The opening takes place on March 15 at 17:00 – read more about the opening here.
Coinciding with parliamentary elections in Finland the exhibition looks into the source code of our democracies: The ballot paper and the underlying electoral laws that this modest piece of paper brings into a tangible form. The exhibition tracks the evolution of the ballot paper in Finland, the other Nordic countries, Germany, and Lithuania by presenting 60 historic artefacts from 1856 to 2021.
The evolution of the Finnish ballot started with one of the most progressive electoral laws in 1906, featuring oversized, so-called bed sheet ballots. Starting in 1945 Finland switched to one of the smallest ballots in the world, nicknamed appropriately the miniature ballot, which is still in use today. Even though this ballot paper has passed through the hands of most Finns, it is hitherto unknown who actually designed this innovative ballot. The exhibition can provide a likely answer to this question.
“THE BALLOT” is an exhibition where the visitor can learn about the development of democracy seen through this small but highly significant artefact. Why do the ballot papers look the way they do? Who actually designed them? How come the ballots are so different between countries with similar political systems? How do ballots reflect political trends and events over time? Is the current ballot design the best we can do or is there space for improvement?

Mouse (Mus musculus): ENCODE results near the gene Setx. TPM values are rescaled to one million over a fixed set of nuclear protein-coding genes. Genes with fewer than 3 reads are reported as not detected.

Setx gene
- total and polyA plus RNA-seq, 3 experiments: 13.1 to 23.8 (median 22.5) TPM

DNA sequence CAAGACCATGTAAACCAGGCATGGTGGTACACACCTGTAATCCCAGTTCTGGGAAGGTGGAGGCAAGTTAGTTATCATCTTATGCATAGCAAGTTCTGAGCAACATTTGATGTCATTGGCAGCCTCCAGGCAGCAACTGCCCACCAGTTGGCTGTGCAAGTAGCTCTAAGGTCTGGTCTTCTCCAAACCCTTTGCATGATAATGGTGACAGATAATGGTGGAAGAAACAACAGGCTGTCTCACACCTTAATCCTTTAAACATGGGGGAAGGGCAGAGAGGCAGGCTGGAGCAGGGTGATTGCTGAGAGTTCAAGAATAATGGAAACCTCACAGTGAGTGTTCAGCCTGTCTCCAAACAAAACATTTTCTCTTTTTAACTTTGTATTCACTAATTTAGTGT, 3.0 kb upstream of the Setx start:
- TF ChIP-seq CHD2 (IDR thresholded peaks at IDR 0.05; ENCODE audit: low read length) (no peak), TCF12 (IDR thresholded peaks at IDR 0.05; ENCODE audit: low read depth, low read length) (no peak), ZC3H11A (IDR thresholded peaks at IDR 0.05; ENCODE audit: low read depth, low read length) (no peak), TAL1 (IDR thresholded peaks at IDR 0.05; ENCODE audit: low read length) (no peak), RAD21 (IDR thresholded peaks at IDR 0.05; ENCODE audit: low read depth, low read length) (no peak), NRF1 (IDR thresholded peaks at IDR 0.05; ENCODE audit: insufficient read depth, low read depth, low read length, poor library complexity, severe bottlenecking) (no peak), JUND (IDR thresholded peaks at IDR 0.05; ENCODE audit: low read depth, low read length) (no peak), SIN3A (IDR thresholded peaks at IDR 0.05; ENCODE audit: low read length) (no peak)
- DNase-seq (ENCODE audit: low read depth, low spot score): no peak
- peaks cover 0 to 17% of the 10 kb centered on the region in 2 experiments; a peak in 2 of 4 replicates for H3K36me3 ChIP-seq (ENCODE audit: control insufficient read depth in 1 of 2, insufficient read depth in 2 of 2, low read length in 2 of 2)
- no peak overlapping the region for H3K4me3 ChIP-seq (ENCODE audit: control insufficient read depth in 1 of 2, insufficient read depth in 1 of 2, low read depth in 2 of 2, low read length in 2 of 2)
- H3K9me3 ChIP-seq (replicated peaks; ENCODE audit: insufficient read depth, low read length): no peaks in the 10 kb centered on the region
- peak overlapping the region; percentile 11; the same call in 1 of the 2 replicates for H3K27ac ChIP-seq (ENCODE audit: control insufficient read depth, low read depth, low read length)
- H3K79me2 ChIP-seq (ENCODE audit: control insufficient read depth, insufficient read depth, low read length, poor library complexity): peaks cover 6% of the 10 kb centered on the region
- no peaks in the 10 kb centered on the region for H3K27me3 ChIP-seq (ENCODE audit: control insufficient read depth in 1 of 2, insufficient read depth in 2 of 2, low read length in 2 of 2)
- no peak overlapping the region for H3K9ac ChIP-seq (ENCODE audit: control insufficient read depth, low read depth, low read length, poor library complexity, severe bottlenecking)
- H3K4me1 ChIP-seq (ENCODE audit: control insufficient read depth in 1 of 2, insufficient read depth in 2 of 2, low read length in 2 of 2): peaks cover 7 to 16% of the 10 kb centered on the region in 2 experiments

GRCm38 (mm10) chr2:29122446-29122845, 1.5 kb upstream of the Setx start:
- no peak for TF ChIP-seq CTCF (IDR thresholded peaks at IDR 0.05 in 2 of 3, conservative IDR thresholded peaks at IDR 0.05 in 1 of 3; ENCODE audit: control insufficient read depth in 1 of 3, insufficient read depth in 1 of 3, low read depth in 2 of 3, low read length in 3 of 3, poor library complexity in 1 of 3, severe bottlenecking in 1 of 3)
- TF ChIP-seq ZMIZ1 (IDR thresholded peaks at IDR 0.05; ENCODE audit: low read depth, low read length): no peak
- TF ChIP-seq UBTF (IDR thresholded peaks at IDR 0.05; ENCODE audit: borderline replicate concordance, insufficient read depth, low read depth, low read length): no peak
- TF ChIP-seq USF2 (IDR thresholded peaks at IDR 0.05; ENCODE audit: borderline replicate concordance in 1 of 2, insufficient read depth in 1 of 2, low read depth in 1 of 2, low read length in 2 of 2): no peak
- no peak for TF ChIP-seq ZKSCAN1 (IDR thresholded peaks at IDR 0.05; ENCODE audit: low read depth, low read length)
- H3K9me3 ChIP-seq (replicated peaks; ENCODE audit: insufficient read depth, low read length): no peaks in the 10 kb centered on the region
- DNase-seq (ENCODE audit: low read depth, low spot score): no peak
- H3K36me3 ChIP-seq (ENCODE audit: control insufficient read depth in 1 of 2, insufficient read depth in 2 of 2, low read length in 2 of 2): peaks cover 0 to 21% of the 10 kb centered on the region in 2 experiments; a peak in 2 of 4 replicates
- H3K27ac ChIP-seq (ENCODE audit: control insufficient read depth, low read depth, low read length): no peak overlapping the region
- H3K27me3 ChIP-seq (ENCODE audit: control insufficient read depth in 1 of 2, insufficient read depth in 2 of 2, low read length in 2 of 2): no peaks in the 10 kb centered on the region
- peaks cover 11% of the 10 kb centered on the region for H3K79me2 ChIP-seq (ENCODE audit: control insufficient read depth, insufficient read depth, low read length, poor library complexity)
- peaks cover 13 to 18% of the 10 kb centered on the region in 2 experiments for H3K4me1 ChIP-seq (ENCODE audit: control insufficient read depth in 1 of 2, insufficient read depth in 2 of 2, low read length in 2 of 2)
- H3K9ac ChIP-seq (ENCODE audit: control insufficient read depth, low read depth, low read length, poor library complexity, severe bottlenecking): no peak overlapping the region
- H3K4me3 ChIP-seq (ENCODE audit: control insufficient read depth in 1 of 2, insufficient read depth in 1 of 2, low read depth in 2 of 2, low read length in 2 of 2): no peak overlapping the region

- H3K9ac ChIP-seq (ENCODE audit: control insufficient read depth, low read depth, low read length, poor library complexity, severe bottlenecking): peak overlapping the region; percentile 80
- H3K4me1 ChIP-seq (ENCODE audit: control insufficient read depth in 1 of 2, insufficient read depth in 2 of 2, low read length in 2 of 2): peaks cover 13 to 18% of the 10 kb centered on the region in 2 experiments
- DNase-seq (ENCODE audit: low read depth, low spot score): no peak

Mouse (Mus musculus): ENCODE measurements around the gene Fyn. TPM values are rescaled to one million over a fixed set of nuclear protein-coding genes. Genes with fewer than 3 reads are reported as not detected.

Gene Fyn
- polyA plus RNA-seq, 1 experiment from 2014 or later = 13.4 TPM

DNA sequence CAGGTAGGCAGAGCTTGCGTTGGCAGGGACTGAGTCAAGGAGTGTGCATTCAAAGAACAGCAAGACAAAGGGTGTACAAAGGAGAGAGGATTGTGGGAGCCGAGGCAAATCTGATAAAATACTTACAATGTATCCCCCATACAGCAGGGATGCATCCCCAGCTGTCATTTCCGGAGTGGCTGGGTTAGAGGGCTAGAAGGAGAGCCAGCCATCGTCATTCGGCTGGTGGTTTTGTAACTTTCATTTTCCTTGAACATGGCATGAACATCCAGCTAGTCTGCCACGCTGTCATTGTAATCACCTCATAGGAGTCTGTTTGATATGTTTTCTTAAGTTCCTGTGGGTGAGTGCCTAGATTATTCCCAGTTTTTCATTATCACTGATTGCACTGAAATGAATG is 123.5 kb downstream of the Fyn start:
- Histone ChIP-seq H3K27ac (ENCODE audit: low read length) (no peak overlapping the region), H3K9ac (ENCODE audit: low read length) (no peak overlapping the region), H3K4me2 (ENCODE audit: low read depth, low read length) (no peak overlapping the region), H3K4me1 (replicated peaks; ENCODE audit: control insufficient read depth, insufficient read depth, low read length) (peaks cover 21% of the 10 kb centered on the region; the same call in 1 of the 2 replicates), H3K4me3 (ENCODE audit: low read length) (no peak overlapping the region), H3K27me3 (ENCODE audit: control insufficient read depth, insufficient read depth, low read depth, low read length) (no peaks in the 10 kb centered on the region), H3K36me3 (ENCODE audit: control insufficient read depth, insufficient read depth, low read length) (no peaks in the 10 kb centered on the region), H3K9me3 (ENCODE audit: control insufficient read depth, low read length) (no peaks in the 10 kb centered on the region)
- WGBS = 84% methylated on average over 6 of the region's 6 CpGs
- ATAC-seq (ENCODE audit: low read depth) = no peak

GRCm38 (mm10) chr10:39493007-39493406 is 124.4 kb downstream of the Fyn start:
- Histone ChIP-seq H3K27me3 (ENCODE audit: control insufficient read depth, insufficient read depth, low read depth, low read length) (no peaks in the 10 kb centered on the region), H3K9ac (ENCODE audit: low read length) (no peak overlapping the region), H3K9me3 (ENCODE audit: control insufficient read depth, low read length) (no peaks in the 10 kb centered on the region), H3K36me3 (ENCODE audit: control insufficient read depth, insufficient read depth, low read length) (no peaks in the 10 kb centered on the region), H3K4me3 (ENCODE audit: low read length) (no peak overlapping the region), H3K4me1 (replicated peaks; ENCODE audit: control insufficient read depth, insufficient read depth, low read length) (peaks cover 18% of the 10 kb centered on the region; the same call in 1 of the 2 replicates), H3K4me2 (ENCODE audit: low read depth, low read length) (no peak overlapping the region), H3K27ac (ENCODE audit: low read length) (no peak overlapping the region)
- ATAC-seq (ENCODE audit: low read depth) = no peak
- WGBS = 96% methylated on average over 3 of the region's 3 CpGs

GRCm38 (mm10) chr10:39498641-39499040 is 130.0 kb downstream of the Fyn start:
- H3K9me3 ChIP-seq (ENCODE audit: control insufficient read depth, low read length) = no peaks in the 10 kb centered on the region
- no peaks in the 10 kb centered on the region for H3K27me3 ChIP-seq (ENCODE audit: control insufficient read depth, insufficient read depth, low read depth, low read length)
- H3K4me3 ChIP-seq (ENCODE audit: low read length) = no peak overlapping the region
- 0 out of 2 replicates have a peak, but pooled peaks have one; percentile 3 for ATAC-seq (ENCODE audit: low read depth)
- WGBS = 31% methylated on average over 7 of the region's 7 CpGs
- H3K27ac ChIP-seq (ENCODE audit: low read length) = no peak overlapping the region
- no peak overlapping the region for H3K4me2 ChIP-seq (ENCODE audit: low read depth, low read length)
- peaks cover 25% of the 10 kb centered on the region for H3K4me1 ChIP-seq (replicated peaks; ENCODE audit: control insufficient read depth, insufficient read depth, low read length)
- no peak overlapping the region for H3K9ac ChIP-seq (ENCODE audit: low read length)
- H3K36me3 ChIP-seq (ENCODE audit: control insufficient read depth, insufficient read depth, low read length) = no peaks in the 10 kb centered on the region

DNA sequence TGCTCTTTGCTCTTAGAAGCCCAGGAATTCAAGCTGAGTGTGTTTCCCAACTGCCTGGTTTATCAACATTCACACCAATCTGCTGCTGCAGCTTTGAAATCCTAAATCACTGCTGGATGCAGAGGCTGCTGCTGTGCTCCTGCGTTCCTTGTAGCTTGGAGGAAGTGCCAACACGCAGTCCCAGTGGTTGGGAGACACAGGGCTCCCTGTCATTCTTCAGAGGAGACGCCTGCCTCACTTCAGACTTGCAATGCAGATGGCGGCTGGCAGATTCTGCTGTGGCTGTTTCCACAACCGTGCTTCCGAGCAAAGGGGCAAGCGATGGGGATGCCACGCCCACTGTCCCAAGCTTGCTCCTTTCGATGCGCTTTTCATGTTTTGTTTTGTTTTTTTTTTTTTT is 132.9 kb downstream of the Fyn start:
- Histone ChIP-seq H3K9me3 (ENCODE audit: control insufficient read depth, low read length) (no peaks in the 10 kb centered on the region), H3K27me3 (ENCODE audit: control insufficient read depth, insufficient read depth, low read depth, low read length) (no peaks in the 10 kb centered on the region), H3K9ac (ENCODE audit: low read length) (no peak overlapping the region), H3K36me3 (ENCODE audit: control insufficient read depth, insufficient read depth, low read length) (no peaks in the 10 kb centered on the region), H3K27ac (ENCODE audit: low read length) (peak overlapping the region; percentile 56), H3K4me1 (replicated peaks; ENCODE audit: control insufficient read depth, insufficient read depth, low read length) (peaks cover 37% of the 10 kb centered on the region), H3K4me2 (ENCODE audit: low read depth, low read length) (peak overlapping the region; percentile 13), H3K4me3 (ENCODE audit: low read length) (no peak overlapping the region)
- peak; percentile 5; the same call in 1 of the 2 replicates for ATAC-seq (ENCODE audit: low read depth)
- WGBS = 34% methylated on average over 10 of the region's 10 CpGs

After touring Berlin, Riga and Stockholm the acclaimed exhibition will be now presented in Helsinki. The exhibition will be hosted by the Nordic Culture Point and is a collaboration between five organisations: Fabel is a Swedish agency that operates in the intersection of participatory culture, cultural heritage, communication and game design. Fabel came up with the original idea. Oliver Kochta-Kalleinen of Studio Kalleinen is an artist living in Helsinki, known for participatory art projects such as Complaints Choir and Speech Karaoke. He is responsible for the Helsinki exhibition. The International Institute for Democracy and Electoral Assistance (International IDEA) is an intergovernmental organization that supports sustainable democracy worldwide. The International Elections Study Centre (IESC) promotes best practices in election design and administration. Folkevirke is a Danish umbrella for non-formal education organisations.
Welcome to an exhibition about a very significant small piece of paper!